June 30, 2017
Matt Smith, Michael Baker’s National Connected and Automated Vehicle Program Manager, discusses how to support the deployment of new technologies to enhance traffic safety, efficiency and capacity
Q. How did you first get involved with Connected and Autonomous Vehicles?
I started out my career as a traffic engineer, working in the consulting industry. This experience gave me a strong foundation in safety and operations. From there, I had a fantastic opportunity to work with the Michigan Department of Transportation (MDOT) as the Metro Region Traffic and Safety Engineer in the Detroit area. At that time, the Traffic and Safety program included the region’s Intelligent Transportation System and Traffic Operations Center, which in addition to providing in-depth exposure to ITS, also introduced me to Connected Vehicles. During my time there, I was fortunate to be a part of the first deployment of Connected Vehicle infrastructure (DSRC-based) in the country as part of the USDOT’s Proof of Concept test.
For the last six years, I have had the great honor of leading MDOT’s overall ITS program. Through the vision of the Department’s leadership, MDOT’s ITS Program included significant investment in a connected vehicle program, which included substantial time developing partnerships with the automobile industry, technology and communications industries, and our peer transportation agencies both within the state and across the country (notably facilitated through AASHTO).
I’m excited to be able to see what started primarily in Michigan begin to take hold across the country.
Q. The public has been hearing a lot about Connected and Autonomous Vehicles (CV/AV) lately. What is the best way to explain what this emerging technology is and where it stands today?
Connected Vehicles and Autonomous Vehicles are really two different systems. Connected vehicles use real-time communications between vehicles and the surrounding infrastructure, such as traffic signals, to supplement driver information and provide immediate warnings of safety hazards to drivers. Connected vehicle systems are not intended to directly “take over” functions of the driver.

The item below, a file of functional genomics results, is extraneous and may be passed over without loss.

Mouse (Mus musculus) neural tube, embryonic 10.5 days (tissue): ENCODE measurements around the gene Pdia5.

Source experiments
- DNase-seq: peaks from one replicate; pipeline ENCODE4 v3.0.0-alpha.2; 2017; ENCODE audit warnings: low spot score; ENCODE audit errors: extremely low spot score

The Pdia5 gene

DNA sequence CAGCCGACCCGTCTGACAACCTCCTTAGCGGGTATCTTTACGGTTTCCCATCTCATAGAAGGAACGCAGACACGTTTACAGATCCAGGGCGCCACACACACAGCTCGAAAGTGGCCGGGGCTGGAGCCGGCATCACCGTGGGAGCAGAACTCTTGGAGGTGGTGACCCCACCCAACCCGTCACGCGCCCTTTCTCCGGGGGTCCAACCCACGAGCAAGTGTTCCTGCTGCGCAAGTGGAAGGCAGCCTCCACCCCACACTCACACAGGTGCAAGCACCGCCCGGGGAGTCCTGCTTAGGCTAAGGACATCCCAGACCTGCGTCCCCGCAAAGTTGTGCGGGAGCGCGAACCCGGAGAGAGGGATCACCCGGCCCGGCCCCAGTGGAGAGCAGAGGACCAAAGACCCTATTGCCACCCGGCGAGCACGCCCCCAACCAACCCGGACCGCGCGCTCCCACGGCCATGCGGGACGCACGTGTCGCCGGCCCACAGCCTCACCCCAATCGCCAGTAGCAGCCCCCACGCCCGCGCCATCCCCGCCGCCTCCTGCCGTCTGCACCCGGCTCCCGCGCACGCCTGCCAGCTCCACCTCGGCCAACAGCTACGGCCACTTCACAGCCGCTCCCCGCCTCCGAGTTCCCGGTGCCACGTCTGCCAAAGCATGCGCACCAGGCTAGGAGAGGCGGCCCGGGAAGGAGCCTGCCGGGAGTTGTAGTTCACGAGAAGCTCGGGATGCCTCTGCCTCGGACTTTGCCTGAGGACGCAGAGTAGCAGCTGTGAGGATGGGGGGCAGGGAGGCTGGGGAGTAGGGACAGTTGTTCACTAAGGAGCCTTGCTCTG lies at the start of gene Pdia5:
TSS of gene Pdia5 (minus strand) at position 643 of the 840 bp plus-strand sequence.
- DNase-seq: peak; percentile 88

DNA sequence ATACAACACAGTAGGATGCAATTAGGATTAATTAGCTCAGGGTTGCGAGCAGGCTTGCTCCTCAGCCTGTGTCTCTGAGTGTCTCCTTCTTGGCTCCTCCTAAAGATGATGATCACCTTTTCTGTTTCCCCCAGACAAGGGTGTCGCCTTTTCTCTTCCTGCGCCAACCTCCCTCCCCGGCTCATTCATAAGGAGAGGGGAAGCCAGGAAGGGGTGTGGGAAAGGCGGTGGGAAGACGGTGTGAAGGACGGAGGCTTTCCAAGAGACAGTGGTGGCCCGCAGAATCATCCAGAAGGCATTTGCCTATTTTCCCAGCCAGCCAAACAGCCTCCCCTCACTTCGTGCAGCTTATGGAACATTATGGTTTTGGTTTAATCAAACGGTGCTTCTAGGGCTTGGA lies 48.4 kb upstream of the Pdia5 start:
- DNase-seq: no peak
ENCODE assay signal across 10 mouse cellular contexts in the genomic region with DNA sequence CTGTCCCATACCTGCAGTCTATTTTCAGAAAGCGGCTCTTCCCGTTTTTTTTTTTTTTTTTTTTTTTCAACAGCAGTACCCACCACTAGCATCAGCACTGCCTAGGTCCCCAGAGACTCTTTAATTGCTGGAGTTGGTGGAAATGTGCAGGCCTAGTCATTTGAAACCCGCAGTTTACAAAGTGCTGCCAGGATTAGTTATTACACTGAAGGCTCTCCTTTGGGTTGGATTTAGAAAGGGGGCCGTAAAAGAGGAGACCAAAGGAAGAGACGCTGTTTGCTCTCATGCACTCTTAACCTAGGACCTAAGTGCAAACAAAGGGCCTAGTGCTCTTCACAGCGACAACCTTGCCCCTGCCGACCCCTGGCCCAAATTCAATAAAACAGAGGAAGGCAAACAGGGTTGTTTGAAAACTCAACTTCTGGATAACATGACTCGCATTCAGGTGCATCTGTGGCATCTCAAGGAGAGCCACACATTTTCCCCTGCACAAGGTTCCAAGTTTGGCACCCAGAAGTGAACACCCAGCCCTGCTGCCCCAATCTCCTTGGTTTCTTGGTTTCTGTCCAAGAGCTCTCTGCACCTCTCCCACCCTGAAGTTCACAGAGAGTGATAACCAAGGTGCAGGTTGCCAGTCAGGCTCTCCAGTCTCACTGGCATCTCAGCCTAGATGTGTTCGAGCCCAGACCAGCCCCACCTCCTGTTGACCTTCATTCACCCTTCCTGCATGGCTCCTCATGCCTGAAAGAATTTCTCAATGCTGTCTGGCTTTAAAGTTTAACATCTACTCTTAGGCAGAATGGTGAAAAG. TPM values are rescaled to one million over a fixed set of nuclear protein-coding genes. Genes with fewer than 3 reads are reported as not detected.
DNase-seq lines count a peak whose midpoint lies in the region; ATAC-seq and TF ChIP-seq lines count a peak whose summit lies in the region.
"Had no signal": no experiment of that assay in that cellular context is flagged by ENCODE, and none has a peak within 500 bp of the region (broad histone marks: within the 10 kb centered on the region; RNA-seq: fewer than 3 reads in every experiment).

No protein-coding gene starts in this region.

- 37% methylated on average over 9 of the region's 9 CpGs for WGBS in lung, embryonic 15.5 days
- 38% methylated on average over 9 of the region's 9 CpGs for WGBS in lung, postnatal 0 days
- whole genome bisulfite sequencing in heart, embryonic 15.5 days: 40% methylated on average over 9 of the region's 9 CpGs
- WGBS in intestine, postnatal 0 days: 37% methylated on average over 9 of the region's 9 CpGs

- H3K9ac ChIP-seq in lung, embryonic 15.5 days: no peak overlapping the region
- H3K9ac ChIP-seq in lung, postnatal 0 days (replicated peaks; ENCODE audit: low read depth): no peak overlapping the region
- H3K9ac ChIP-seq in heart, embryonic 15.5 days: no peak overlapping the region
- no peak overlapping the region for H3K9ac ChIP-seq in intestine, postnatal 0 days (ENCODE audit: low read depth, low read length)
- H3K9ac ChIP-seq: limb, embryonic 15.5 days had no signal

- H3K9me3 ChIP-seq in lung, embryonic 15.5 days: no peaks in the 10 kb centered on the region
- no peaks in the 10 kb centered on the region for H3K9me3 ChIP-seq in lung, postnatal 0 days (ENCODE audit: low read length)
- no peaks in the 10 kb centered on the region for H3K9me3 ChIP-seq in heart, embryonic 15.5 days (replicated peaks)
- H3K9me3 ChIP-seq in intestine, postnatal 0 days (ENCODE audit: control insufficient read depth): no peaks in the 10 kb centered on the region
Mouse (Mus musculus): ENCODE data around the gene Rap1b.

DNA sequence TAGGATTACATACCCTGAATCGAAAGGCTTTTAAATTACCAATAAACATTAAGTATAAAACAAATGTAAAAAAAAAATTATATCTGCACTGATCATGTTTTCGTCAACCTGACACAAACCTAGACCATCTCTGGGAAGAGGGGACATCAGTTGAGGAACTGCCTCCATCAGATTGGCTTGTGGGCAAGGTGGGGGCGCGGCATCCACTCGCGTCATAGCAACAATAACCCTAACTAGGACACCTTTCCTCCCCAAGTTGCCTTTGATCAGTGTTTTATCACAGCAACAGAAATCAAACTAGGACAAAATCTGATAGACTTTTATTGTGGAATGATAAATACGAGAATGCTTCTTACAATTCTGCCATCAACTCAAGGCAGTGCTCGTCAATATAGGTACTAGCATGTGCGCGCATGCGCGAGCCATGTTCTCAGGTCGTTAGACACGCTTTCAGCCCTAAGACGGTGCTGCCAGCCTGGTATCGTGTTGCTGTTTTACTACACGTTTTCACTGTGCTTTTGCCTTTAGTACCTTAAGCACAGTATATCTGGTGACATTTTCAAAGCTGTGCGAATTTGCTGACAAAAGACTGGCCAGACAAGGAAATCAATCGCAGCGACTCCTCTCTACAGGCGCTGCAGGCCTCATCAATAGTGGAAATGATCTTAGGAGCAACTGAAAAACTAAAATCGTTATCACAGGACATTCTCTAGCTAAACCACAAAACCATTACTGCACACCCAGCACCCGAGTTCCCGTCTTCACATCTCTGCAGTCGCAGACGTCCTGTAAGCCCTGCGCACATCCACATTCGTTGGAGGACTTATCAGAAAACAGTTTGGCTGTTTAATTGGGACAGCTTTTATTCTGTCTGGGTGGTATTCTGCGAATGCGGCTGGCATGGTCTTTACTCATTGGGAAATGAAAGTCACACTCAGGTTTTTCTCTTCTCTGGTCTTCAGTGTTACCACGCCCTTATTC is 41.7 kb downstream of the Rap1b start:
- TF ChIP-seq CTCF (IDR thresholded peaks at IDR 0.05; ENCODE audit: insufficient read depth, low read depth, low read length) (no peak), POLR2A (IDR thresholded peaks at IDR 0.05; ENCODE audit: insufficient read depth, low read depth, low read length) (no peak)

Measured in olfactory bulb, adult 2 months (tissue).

An automated vehicle, on the other hand, is a highly intelligent vehicle system that uses a heightened “awareness” of its immediate surroundings to provide for a safe driving environment and assume certain driving functions. Future systems will take over more and more of the driving functions, until eventually you have truly driverless vehicles.
In reality, these two concepts (connected vehicles and automated vehicles) are not mutually exclusive; automated vehicles will be connected, providing for a much more capable and practical system by allowing communications with other vehicles and with infrastructure.
We may not realize it, but many people are already experiencing automated or connected vehicle systems. Manufacturers are producing vehicles right now that include elements of autonomous and connected vehicle systems, such as adaptive cruise control, lane keeping assist systems, and parking assist systems.
Q. What are the benefits of these new systems?